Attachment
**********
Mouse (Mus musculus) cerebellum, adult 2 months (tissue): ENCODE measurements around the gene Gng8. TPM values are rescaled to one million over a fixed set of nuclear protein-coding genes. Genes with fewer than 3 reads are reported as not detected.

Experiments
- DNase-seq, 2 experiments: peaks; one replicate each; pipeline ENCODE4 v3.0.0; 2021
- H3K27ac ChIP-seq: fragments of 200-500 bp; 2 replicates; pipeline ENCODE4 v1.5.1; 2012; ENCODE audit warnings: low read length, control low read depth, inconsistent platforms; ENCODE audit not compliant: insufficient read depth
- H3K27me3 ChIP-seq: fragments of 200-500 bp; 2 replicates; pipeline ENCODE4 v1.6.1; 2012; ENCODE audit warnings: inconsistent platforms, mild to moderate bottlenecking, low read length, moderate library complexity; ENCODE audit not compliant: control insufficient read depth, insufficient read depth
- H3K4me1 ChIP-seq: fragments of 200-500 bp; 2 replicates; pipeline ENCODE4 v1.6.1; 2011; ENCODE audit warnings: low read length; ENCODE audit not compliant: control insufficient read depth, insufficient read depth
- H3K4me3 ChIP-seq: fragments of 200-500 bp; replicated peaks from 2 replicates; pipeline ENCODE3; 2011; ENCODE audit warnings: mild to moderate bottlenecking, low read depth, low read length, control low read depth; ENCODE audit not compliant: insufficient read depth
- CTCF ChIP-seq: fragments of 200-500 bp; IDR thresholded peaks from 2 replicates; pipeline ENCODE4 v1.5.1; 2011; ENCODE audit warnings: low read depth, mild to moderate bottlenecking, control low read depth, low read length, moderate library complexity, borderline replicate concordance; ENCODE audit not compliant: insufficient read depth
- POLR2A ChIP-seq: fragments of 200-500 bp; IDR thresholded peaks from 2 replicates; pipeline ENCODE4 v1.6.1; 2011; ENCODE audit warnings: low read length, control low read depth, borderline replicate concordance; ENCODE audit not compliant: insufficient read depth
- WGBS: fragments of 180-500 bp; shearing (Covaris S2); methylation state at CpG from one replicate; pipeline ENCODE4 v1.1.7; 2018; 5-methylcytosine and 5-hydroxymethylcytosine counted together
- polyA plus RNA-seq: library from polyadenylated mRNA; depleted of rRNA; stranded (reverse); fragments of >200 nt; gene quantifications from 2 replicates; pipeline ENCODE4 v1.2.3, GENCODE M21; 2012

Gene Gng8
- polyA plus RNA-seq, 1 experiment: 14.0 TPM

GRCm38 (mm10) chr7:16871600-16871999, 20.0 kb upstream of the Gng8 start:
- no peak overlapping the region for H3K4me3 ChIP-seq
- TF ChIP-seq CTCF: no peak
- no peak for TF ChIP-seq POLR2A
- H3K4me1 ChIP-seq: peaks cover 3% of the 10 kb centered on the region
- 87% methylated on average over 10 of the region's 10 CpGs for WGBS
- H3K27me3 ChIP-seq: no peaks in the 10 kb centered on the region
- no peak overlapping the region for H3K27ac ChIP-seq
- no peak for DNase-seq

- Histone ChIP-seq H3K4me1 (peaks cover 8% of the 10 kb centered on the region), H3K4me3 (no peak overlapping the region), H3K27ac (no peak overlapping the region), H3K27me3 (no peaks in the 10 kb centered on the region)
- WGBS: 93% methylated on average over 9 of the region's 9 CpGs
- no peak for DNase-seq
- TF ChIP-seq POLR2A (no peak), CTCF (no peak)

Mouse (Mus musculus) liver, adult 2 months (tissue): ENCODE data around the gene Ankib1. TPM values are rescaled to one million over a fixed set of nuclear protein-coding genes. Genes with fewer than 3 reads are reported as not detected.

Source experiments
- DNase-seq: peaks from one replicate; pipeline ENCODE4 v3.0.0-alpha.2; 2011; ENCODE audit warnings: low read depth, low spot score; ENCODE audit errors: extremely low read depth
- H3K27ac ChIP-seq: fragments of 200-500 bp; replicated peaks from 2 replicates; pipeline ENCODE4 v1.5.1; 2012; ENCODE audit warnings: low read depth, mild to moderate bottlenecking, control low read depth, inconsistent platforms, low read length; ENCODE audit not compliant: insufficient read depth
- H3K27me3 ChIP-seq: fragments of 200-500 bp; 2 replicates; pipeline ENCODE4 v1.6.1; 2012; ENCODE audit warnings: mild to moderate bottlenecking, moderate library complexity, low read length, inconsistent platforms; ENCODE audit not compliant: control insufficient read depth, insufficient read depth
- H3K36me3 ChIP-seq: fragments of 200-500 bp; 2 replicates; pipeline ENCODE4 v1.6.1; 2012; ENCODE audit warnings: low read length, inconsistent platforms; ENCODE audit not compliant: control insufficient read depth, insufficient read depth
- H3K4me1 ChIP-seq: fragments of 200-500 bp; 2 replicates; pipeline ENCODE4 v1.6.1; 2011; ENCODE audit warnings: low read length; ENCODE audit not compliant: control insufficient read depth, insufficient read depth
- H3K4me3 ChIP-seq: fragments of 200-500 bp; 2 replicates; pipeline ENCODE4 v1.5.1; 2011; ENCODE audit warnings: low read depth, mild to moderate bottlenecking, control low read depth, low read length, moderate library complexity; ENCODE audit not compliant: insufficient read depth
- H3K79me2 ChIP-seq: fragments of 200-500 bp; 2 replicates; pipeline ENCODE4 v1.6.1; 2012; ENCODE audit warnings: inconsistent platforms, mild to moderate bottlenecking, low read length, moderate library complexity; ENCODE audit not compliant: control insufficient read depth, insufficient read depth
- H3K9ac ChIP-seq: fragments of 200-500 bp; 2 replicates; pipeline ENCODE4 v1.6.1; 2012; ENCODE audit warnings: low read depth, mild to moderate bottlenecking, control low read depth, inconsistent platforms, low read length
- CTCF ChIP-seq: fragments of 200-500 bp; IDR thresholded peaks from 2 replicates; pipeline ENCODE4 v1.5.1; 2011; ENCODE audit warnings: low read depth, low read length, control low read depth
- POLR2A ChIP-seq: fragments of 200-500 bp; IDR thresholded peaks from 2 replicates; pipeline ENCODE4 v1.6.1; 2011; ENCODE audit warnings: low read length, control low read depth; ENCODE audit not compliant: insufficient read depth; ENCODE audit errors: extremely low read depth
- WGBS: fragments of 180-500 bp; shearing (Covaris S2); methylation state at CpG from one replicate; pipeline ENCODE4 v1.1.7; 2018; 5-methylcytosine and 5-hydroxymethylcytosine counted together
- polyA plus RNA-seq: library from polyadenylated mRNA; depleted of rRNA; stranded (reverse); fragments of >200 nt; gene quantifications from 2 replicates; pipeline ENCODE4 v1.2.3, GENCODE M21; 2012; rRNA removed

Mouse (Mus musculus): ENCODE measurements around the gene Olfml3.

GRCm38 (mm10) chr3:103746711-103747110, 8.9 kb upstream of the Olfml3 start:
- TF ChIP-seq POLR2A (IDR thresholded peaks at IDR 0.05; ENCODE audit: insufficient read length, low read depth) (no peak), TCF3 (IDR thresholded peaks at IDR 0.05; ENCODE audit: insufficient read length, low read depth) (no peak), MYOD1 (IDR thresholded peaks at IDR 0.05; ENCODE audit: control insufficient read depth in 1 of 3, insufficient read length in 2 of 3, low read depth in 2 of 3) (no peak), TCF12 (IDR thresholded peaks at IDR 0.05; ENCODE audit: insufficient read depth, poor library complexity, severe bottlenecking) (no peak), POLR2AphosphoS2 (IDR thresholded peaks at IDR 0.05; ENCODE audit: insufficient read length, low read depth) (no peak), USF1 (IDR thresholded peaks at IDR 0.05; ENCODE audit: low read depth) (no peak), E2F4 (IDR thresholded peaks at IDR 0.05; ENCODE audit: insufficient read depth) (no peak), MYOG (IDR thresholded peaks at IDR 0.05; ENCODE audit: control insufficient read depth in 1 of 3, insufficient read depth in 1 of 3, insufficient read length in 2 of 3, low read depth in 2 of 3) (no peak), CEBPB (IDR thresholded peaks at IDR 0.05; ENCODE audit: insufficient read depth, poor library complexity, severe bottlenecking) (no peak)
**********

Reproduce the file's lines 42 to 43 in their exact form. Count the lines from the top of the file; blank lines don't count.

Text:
GRCm38 (mm10) chr3:103746711-103747110, 8.9 kb upstream of the Olfml3 start:
- TF ChIP-seq POLR2A (IDR thresholded peaks at IDR 0.05; ENCODE audit: insufficient read length, low read depth) (no peak), TCF3 (IDR thresholded peaks at IDR 0.05; ENCODE audit: insufficient read length, low read depth) (no peak), MYOD1 (IDR thresholded peaks at IDR 0.05; ENCODE audit: control insufficient read depth in 1 of 3, insufficient read length in 2 of 3, low read depth in 2 of 3) (no peak), TCF12 (IDR thresholded peaks at IDR 0.05; ENCODE audit: insufficient read depth, poor library complexity, severe bottlenecking) (no peak), POLR2AphosphoS2 (IDR thresholded peaks at IDR 0.05; ENCODE audit: insufficient read length, low read depth) (no peak), USF1 (IDR thresholded peaks at IDR 0.05; ENCODE audit: low read depth) (no peak), E2F4 (IDR thresholded peaks at IDR 0.05; ENCODE audit: insufficient read depth) (no peak), MYOG (IDR thresholded peaks at IDR 0.05; ENCODE audit: control insufficient read depth in 1 of 3, insufficient read depth in 1 of 3, insufficient read length in 2 of 3, low read depth in 2 of 3) (no peak), CEBPB (IDR thresholded peaks at IDR 0.05; ENCODE audit: insufficient read depth, poor library complexity, severe bottlenecking) (no peak)